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22 thoughts on “Why Do We Need Framework for Test Automation?”


  2. Thank you for the info. I am learning about automation testing and has a question:

    How many approaches to test automation? What are they? Advantages and Disadvantages of each method?
    Which automation tool do they are applying for?

    Could you please help me to answer it?

  3. @ Swati
    hi swati can u tell me more about automation framework, why this is important and what are tools and technology used to make the framework.

  4. @narayan: I believe that any thing that can be built into a software can be tested via automation. However, that is not the real question most of the time. It is about how often you would need that test. Otherwise, the effort is going to be one time and there will not be any real benefit.

  5. @Swati,
    Thanks to helping me it is very helpful for us but i confused in some topic.
    can you tell me what is the difference b/w a framework and test plan.
    you use a keyword ‘way to record it’ can u explain in detail.

  6. I fed up with ur online class. I paid the money but after two days of class I cant login into goto training session. The following message is displaying “The organizer has canceled your registration, so you cannot join this training session. Please contact the organizer with any questions.”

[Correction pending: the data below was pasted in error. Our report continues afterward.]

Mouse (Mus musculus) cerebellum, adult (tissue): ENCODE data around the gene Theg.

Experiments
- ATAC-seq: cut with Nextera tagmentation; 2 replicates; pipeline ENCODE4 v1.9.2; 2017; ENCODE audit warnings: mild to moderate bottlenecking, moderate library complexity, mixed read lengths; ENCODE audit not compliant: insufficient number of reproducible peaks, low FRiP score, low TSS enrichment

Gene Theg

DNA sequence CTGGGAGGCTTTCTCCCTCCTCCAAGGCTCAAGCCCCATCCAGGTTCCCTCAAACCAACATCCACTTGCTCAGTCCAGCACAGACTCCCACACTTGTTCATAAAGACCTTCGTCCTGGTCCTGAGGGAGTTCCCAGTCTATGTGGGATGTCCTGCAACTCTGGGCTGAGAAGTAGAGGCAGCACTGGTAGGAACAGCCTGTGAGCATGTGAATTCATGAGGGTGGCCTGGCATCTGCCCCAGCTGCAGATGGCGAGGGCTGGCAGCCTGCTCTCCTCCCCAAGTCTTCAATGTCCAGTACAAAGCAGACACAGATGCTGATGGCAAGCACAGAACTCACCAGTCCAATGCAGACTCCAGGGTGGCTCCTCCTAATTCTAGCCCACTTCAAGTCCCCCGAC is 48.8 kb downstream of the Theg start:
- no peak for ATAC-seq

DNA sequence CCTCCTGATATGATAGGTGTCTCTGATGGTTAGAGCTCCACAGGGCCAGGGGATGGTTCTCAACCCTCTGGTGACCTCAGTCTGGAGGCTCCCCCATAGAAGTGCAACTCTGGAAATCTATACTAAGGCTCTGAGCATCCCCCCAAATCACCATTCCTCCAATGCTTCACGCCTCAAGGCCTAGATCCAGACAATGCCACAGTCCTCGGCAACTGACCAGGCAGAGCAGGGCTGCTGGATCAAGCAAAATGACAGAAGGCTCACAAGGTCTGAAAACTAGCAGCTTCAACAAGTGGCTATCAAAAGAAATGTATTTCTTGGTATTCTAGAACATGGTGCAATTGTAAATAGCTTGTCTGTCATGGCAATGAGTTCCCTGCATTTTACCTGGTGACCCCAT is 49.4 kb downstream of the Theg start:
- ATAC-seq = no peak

7. Hi

    Can you please explain what is a framework and why it is needed in testing and is it using generic java programs in Eclipse?? Please provide an example as to how to write or code frameworks using Eclipse. Is any particular tool required for frameworks?? Thanks in advance!!!

  8. Very informative…. i had literally struggled to understand what framework means… and this article made it so easy to understand… thank you so much…

  9. Hi Team,

    This is Deepak. I am having 3 years experience and now trying to implement Automation with Selenium(java). Everything is fine but unable to write test cases how we should use normal.Please, give any example. So, i can get some help like, how test cases written in automation.

  10. In my project I have 250 test cases can i automate all the test cases by opening the browser only once and close the browser after all the test cases are executed, I’m not able to do this task because it confusing me a lot. If i executed a test case the next test case should be directed from where the first test has ended. Will this approach work?
    i’m a fresher working on selenium web driver